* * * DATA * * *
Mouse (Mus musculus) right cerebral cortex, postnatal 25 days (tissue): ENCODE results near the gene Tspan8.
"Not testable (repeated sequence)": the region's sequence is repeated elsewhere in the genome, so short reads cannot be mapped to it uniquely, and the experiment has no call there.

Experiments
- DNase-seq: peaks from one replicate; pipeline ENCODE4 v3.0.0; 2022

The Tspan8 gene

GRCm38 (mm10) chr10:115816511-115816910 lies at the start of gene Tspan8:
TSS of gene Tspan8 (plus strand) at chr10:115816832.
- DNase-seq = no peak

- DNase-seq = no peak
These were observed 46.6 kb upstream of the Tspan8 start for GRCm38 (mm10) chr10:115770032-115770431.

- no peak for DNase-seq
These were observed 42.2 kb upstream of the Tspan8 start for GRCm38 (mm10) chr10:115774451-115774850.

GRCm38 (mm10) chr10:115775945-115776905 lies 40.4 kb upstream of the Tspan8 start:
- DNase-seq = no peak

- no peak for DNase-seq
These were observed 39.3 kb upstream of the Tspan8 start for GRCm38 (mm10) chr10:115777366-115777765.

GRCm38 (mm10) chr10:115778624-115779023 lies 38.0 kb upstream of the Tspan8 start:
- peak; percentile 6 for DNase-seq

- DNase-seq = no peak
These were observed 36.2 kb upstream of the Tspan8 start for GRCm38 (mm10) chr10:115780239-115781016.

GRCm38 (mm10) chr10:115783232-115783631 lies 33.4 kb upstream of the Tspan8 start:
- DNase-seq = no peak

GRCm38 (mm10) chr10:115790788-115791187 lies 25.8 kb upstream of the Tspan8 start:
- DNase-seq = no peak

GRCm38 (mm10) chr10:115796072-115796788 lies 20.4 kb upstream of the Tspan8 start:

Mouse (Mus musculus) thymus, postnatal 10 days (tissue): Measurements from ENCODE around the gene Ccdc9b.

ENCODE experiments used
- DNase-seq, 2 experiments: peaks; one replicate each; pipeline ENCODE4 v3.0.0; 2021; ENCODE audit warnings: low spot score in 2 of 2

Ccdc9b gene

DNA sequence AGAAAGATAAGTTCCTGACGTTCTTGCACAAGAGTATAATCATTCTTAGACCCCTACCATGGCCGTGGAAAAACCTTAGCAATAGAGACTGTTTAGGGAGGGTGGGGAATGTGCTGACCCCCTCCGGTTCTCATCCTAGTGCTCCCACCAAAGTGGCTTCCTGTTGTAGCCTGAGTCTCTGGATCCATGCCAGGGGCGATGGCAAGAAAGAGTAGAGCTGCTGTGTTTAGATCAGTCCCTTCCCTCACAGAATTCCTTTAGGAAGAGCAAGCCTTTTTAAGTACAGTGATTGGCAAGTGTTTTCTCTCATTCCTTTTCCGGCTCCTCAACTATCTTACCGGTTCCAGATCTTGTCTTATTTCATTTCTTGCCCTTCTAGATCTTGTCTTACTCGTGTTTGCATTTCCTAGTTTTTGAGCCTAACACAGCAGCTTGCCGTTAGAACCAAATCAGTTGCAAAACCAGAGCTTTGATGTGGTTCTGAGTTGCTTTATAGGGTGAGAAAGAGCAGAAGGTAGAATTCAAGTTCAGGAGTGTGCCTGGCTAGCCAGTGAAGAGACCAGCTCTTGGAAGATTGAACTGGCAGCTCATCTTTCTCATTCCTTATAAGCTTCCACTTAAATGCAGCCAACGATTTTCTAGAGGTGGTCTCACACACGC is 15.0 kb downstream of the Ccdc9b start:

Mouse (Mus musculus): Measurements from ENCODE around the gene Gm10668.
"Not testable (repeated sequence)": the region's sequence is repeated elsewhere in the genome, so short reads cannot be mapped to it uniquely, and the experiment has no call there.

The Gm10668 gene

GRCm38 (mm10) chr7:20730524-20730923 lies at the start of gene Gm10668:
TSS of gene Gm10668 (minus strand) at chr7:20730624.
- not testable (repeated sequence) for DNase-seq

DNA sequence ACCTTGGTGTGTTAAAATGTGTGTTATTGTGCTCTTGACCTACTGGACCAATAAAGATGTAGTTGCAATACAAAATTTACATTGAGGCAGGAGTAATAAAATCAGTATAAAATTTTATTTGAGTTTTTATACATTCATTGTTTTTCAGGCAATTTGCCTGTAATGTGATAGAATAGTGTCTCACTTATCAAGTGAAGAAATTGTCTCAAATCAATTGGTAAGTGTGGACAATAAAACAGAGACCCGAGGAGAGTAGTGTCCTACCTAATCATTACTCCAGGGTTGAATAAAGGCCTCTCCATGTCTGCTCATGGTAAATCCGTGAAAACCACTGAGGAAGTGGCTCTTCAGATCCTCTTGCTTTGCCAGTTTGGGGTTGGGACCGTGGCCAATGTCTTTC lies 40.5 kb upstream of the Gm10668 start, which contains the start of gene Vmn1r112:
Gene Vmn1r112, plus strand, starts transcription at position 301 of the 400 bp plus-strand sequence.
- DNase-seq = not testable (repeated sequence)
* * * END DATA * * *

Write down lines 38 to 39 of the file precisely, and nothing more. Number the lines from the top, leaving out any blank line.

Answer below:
Gene Vmn1r112, plus strand, starts transcription at position 301 of the 400 bp plus-strand sequence.
- DNase-seq = not testable (repeated sequence)